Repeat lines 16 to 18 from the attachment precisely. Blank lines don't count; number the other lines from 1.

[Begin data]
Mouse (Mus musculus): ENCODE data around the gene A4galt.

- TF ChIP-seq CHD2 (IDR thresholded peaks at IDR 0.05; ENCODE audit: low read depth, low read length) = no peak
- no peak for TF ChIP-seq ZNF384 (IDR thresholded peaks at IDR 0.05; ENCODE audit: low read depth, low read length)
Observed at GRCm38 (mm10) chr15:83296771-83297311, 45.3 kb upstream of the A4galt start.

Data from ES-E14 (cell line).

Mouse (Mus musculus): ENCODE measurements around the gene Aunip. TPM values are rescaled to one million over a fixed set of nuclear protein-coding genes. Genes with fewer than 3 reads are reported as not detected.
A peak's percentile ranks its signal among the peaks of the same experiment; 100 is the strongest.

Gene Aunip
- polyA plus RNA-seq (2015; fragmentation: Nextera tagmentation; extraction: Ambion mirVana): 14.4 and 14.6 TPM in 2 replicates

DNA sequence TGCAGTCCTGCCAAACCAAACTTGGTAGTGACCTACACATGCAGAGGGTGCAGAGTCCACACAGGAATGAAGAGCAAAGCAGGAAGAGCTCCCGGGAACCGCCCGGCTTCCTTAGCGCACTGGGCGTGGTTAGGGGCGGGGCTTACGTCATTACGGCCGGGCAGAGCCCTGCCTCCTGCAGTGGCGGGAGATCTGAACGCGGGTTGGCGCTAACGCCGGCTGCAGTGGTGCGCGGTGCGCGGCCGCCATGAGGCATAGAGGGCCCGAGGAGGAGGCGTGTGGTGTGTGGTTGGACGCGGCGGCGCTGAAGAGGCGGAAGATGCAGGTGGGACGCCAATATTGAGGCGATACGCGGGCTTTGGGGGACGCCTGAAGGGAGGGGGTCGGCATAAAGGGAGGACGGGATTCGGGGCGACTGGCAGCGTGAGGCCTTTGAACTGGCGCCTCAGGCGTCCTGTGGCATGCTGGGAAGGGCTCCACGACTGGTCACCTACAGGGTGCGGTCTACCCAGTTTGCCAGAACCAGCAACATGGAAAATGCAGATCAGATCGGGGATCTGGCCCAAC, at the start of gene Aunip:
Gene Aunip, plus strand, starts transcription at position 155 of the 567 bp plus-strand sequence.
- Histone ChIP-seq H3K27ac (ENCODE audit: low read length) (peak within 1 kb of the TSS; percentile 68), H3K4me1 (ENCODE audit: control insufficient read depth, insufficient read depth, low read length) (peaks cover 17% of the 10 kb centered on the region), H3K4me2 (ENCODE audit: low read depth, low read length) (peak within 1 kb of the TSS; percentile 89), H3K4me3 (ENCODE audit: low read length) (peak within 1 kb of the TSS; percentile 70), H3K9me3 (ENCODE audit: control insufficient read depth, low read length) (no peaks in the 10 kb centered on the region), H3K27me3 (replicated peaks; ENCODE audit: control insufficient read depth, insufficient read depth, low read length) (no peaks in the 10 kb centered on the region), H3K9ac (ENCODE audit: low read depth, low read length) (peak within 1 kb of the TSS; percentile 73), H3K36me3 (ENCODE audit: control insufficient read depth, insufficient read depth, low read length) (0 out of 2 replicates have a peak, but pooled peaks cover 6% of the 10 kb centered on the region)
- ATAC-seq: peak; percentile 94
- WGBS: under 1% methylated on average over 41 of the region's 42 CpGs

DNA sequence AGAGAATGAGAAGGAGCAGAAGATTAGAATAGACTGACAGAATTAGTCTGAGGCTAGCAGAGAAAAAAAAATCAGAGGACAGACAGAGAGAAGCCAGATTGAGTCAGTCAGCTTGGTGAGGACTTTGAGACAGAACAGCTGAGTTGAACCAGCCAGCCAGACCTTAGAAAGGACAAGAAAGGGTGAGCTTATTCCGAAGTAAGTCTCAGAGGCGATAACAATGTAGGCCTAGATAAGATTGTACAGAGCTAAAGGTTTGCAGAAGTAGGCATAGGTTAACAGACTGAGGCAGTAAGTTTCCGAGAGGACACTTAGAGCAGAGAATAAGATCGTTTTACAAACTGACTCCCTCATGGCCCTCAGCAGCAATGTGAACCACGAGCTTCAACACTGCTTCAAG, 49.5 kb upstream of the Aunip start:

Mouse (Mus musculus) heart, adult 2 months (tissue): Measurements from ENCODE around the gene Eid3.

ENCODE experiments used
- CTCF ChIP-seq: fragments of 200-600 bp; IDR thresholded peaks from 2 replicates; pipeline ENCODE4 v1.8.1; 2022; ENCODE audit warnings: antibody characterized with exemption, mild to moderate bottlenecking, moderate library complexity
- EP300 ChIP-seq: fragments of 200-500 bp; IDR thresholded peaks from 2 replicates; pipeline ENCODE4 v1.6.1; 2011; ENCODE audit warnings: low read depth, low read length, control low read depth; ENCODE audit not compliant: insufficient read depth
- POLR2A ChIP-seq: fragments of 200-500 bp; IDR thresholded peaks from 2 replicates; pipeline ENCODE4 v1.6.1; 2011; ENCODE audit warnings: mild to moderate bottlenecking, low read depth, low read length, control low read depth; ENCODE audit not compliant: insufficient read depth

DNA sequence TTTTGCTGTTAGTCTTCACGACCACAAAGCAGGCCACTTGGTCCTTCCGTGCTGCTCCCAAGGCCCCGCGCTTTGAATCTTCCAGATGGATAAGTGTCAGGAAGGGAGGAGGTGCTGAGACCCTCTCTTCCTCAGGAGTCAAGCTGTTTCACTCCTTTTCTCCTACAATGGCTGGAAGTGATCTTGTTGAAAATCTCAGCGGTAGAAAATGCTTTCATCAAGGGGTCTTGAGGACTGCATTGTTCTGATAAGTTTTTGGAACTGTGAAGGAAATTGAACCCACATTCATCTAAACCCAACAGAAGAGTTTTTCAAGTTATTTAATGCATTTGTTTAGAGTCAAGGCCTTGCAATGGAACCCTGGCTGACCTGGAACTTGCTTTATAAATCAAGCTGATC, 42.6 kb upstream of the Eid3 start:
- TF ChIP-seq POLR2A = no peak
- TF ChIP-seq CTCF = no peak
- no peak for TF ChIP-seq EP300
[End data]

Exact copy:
Mouse (Mus musculus) heart, adult 2 months (tissue): Measurements from ENCODE around the gene Eid3.

ENCODE experiments used
- CTCF ChIP-seq: fragments of 200-600 bp; IDR thresholded peaks from 2 replicates; pipeline ENCODE4 v1.8.1; 2022; ENCODE audit warnings: antibody characterized with exemption, mild to moderate bottlenecking, moderate library complexity